_{dos}) during exercise has generally been assumed to be linear. To test this assumption, we studied 72 healthy subjects using a graded, 2-min cycle-ergometry exercise test to maximum while measuring gas exchange continuously and CardOut at the end of each stage, the latter using an open-circuit gas technique. Data for V? o _{2} and CardOut at each stage were fit to a quadratic expression y = a + (b·V? o _{2}) + (c·V? o _{2} 2 ), and statistical significance of the quadratic c term was determined in each subject. Subjects were then divided into two groups: those with statistically significant negative quadratic term (“negative curvature group,” n = 25) and those with either nonsignificant quadratic term or c significantly > 0 (“non-negative curvature group,” n = 47, 2 with c significantly > 0). We found the negative curvature group had significantly higher maximal V? o _{2}/kg (median 37.9 vs. 32.4 ml·min ?1 ·kg ?1 ; P = 0.03) higher resting stroke volume (SV; median 77 vs. 60 ml; P = 0.04), lower resting heart rate (HR; median 72 vs. 82 beats/min, P = 0.04), and higher tissue oxygen extraction at maximal exercise (17.1 ± 2.2 vs 15.5 ± 2.1 ml/100 ml; P < 0.01), with tendencies for higher maximal CardOut and SV. We also found the HR vs. V? o _{2} relationship to be negatively curved, with negative curvature in HR associated with the negative curvature in CardOut (P < 0.05), suggesting the curvature in the CardOut vs. V? o _{2} relationship was secondary to curvature in HR vs. V? o _{2}. We conclude that the CardOut vs. V? o _{2} relationship is not always linear, and negative curvature in the relationship is associated with higher fitness levels in normal, non-elite-athletic subjects.

the fick equation expresses the mass balance between whole body O_{2} consumption (V? o _{2}), cardiac output (CardOut), and the difference in O_{2} content between mixed venous and arterial blood ( ? ):

Although it is generally assumed that CardOut increases linearly with V? o _{2}, the pattern of variation in V? o _{2} and CardOut as maximal O_{2} extraction is approached has not been extensively investigated and ong individuals. This is illustrated in Fig. 1, which shows three patterns of increase in CardOut with increasing V? o _{2}. Dashed lines indicate isopleths of constant O_{2} extraction, with the line for O_{2} extraction of 18 ml O_{2}/100 ml blood indicated as a https://datingranking.net/oasis-dating-review/ solid line.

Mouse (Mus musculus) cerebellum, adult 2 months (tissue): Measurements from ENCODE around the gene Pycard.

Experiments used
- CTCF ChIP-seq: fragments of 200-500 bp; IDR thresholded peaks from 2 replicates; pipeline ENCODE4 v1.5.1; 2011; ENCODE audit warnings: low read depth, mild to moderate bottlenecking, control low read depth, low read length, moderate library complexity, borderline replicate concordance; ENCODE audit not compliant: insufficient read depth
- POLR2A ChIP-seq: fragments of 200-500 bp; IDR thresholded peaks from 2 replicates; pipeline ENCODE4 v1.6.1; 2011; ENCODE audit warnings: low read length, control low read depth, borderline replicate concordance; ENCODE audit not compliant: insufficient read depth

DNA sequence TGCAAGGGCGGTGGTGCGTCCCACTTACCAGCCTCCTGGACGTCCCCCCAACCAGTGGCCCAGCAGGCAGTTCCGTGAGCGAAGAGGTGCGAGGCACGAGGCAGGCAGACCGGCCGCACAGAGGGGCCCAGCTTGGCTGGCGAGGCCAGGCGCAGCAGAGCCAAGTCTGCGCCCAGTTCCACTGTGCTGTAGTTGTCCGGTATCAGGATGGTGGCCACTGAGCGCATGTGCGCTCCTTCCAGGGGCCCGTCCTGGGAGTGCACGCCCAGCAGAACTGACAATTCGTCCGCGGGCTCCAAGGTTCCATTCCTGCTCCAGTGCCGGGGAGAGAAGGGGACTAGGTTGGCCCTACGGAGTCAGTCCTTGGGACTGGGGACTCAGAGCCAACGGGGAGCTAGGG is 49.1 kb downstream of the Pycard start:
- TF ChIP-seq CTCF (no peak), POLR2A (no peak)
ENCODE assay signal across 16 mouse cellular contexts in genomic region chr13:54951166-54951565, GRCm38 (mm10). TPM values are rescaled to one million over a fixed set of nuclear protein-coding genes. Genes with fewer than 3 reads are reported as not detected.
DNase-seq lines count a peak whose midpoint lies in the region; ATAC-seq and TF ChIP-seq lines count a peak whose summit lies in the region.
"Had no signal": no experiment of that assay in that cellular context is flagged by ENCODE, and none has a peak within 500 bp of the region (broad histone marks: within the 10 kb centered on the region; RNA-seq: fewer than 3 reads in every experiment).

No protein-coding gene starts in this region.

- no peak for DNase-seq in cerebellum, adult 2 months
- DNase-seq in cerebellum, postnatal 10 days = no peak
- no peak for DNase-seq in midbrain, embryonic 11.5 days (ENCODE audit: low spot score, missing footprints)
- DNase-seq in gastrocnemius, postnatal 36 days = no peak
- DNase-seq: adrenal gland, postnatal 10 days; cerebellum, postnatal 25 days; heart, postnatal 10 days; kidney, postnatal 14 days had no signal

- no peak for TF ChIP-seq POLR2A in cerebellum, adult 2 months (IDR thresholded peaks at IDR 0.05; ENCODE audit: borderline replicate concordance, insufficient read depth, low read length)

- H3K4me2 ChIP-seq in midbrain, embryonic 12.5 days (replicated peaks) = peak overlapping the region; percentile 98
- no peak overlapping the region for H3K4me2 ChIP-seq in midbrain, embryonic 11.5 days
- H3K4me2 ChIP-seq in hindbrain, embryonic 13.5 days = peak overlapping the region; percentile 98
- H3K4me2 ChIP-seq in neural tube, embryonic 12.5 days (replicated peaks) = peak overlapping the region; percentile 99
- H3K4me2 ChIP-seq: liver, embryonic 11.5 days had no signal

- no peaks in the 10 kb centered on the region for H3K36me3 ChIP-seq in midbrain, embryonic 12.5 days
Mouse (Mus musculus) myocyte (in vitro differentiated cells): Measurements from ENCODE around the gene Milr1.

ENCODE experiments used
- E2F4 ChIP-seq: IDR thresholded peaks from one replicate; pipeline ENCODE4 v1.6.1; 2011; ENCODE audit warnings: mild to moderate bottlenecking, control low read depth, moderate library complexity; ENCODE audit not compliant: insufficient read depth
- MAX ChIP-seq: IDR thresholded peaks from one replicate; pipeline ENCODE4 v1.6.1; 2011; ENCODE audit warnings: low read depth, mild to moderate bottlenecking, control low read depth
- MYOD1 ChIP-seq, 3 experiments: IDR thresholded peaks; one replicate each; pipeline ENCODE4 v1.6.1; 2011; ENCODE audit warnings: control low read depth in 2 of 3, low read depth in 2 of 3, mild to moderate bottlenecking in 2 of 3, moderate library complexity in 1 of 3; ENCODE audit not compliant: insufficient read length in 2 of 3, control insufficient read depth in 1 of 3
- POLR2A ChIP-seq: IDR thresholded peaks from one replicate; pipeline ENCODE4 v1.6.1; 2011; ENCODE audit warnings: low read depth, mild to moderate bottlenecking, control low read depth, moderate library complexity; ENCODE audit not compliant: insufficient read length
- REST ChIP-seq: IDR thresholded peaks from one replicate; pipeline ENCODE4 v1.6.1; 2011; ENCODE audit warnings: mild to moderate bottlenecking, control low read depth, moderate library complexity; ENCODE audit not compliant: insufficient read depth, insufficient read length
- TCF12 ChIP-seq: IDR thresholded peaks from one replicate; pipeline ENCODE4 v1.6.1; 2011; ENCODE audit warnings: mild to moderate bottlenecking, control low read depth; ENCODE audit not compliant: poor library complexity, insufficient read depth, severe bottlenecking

Fig. 1.Model of cardiac output (CardOut) vs. O_{2} consumption (V? o _{2}) relationship. Lines of constant O_{2} extraction, derived from the Fick equation, are indicated. For explanations of lines 1–3, see text. _{2}/100 ml blood.

In this example, all three patterns of increase in CardOut start with the same initial slope, ?5.2 l·min ?1 ·(l/min of V? o _{2}) ?1 and are distinguished by the amount of downward curvature. Curve 1, top, intersects a CardOut of 15 l/min at a V? o _{2} of ?2 l/min with O_{2} extraction of ?14 ml O_{2}/100 ml blood. With CardOut still increasing linearly and O_{2} extraction <16 ml O_{2}/100 ml blood, this person would likely not have reached V? o _{dos maximum}. By extrapolation, if this person could continue to an extraction of 18 ml O_{2}/100 ml blood, his/her V? o _{2 maximum} would be well over 3.5 l/min. The second curve indicates a steadily decreasing slope in CardOut vs. V? o _{2}, suggesting a developing CardOut limitation. At a V? o _{2} of 2.7 l/min, O_{2} extraction is near a maximal value of 18 ml O_{2}/100 ml blood, indicating that exercise limitation is likely due to attainment of maximal O_{2} extraction, although the increase in O_{2} extraction was accelerated relative to the linear curve because of a relative reduction in CardOut at higher exercise intensities. Curve 3 indicates a true limitation in CardOut, with the slope of CardOut vs. V? o _{2} reaching 0 at the point of maximal O_{2} extraction.